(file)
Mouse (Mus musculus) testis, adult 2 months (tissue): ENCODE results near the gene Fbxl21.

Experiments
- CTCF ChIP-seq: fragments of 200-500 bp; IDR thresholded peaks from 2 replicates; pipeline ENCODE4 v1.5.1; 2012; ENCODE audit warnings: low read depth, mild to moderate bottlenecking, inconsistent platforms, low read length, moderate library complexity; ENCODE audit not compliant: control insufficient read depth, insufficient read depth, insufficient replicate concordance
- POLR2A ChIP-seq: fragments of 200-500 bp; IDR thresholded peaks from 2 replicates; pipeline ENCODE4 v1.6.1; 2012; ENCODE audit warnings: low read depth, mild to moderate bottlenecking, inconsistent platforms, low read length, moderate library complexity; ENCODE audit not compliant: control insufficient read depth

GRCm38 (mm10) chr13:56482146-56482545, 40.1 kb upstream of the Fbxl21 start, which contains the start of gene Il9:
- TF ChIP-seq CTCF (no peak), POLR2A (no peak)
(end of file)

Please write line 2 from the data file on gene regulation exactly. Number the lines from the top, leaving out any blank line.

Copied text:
Experiments